The table with the results is simply too large to post. But if it’s not behind a paywall, it’s here and it’s Table 1. Go look. You won’t be that impressed.

    The conclusions were these:

    The use of financial incentives to reward PCPs for improving the quality of primary healthcare services is growing. However, there is insufficient evidence to support or not support the use of financial incentives to improve the quality of primary health care. Implementation should proceed with caution and incentive schemes should be more carefully designed before implementation. In addition to basing incentive design more on theory, there is a large literature discussing experiences with these schemes that can be used to draw out a number of lessons that can be learned and that could be used to influence or modify the design of incentive schemes. More rigorous study designs need to be used to account for the selection of physicians into incentive schemes. The use of instrumental variable techniques should be considered to assist with the identification of treatment effects in the presence of selection bias and other sources of unobserved heterogeneity. In randomised trials, care must be taken in using the correct unit of analysis and more attention should be paid to blinding. Studies should also examine the potential unintended consequences of incentive schemes by having a stronger theoretical basis, including a broader range of outcomes, and conducting more extensive subgroup analysis. Studies should more consistently describe i) the type of payment scheme at baseline or in the control group, ii) how payments to medical groups were used and distributed within the groups, and iii) the size of the new payments as a percentage of total revenue. Further research comparing the relative costs and effects of financial incentives with other behaviour change interventions is also required.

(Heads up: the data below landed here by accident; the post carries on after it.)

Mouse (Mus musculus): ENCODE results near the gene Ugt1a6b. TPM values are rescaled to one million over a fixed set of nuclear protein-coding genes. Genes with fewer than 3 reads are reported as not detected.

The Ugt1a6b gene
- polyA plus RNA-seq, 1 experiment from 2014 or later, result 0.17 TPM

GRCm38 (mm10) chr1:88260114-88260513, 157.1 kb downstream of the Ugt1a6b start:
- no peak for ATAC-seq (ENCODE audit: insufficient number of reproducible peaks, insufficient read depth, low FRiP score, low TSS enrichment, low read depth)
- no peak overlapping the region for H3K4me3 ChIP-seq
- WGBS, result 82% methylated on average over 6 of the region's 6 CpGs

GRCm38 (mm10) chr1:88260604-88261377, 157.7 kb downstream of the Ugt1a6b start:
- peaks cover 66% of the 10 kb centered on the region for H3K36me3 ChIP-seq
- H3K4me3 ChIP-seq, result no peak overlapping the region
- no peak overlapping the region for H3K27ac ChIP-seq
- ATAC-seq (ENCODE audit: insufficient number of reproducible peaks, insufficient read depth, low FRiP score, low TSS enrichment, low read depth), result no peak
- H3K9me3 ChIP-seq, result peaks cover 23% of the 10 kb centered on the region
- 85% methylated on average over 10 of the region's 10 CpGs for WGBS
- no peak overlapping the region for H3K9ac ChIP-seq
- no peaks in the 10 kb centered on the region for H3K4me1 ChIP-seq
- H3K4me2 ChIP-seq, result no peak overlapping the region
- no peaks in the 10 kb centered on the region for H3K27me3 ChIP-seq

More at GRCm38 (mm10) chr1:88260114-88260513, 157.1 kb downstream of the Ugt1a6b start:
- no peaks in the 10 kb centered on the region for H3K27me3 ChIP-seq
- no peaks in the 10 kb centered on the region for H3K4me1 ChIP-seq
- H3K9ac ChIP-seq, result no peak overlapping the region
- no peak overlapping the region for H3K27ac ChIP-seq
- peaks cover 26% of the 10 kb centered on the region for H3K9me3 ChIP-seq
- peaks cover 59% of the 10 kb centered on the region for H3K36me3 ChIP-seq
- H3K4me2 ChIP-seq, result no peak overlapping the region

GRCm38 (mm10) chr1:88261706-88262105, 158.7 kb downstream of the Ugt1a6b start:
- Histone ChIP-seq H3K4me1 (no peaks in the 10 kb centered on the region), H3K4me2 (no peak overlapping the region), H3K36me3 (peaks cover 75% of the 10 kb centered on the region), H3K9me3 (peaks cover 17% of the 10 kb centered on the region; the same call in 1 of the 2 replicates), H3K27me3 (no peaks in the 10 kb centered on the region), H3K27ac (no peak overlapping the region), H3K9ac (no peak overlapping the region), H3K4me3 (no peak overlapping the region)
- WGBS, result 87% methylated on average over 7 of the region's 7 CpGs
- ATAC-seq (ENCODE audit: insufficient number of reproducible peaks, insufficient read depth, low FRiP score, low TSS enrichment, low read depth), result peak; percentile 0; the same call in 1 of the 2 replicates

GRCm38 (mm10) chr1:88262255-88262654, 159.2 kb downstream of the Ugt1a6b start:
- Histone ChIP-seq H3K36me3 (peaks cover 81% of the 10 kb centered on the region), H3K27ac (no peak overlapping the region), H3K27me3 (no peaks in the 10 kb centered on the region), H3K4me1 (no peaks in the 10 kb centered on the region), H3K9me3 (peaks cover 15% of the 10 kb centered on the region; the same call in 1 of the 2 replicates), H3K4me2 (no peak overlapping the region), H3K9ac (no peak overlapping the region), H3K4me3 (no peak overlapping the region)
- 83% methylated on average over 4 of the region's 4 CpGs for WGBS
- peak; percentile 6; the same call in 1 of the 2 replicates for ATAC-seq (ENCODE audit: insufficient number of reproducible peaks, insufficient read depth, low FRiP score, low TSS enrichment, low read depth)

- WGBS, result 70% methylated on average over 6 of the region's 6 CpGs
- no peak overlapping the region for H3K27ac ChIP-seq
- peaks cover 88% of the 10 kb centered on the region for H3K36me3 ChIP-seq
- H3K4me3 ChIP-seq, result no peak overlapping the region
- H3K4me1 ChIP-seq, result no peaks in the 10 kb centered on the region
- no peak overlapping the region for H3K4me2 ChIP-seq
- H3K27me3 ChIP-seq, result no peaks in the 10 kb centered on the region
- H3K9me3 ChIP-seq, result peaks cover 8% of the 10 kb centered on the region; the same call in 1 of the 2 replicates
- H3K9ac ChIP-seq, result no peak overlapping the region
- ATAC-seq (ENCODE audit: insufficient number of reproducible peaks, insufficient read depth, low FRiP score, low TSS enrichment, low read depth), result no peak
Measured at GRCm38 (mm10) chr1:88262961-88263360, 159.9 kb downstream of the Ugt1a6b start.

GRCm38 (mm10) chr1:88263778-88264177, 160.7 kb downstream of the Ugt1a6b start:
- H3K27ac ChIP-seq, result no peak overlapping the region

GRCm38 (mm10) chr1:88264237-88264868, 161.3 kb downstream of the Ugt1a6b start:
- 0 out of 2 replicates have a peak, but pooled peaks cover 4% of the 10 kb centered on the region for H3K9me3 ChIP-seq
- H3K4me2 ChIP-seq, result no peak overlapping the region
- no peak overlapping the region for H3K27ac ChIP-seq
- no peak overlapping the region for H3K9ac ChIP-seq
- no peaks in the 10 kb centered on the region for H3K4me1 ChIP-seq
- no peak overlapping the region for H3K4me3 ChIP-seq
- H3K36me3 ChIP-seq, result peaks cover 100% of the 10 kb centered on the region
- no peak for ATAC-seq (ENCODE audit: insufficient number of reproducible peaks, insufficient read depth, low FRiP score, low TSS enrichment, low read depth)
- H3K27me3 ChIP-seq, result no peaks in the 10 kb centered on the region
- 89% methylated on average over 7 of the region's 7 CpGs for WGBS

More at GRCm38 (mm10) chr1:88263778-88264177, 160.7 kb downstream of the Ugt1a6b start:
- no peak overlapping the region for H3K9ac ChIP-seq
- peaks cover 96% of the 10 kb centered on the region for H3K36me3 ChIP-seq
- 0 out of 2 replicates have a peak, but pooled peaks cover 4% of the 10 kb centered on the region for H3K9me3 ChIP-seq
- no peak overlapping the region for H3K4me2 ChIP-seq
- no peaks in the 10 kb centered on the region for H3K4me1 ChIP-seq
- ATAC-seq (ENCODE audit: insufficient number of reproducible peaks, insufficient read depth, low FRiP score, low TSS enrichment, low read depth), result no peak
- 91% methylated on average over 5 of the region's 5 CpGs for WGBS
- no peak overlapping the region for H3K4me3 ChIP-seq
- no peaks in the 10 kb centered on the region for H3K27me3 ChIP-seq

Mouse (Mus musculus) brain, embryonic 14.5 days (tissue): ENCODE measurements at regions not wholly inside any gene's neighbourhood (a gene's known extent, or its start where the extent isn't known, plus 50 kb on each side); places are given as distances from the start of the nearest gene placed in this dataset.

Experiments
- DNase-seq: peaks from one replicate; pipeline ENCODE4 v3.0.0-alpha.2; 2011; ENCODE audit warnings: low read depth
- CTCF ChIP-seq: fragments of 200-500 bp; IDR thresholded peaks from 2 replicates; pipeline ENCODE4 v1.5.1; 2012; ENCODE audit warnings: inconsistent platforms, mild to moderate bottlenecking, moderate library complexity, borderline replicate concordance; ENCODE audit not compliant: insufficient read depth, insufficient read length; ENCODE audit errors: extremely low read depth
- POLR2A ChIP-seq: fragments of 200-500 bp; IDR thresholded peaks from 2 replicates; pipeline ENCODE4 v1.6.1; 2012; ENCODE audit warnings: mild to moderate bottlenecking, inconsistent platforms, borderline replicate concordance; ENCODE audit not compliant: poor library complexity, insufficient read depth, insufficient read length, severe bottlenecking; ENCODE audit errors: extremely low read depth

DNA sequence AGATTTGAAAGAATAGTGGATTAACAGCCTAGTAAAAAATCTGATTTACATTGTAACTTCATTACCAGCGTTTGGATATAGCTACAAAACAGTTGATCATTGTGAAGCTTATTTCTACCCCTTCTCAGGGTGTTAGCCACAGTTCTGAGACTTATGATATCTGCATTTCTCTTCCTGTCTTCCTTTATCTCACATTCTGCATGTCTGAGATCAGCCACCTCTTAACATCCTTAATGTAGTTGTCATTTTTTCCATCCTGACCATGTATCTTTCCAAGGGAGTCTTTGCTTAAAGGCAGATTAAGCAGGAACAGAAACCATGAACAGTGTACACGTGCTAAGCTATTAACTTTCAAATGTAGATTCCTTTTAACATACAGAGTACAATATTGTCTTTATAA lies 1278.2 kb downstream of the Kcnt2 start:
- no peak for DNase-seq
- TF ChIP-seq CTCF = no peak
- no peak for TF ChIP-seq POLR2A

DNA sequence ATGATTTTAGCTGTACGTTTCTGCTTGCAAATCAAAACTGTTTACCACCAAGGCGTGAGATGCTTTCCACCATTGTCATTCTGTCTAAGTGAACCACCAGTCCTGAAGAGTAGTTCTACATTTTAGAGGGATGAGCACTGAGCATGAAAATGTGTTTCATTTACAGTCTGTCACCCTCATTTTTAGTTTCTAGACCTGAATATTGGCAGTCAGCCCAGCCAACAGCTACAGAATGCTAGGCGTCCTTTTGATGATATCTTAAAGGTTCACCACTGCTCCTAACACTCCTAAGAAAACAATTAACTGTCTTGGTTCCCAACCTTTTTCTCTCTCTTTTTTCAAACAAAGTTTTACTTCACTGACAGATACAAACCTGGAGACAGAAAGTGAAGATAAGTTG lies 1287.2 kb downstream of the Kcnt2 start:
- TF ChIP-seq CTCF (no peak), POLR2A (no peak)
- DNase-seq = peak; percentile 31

I don’t think there’s much more for me to add. Spot on.


    Comments closed
    • It seems to me that some of these incentives are at odds with efforts to get individuals to take more control of their spending. After all, the need for cervical or chlamydia screening is strongly correlated with behaviors. Admittedly, women can be deluded about the risk factors of their spouses, but I certainly stopped wanting to spend money on STD screening a few years after becoming exclusive with my partner who is now my husband.

      I’ve long thought there’s a tension between what’s best from a public health standpoint (the average person) and what’s best for you, when you know your own risk factors. When you add in “skin in the game,” through high deductible, I’m sure you’re going to get lots of people deciding they really don’t need this or that recommended health item.

    • “My problem is that I think we haven’t yet figured out how to measure quality well in many cases, and the metrics we pick are often too flawed. People can game the system, rather than really improve outcomes.”

      Indeed. These “quality” proxy measures — e.g. PQRS etc — that are really just tabulations of rates of did/did not do process task “X” are pretty weak.
      Finding uniform outcomes measures across the breadth of major cost clinical px’s is going to be a long time coming.

    • While PCP’s, at least in Michigan was, were once rewarded for good quality outcomes, it now starting to imperative to get those funds since reimbursement rates have fallen so low for E&M codes. The medical group I current work for withholds 30% of a provider’s pay, which has to be earned back my meeting various productivity, patient satisfaction and quality measures. Doing individually, it is thought, will increase our organization’s overall quality score, which kick in certain incentives along with being PCMH certified.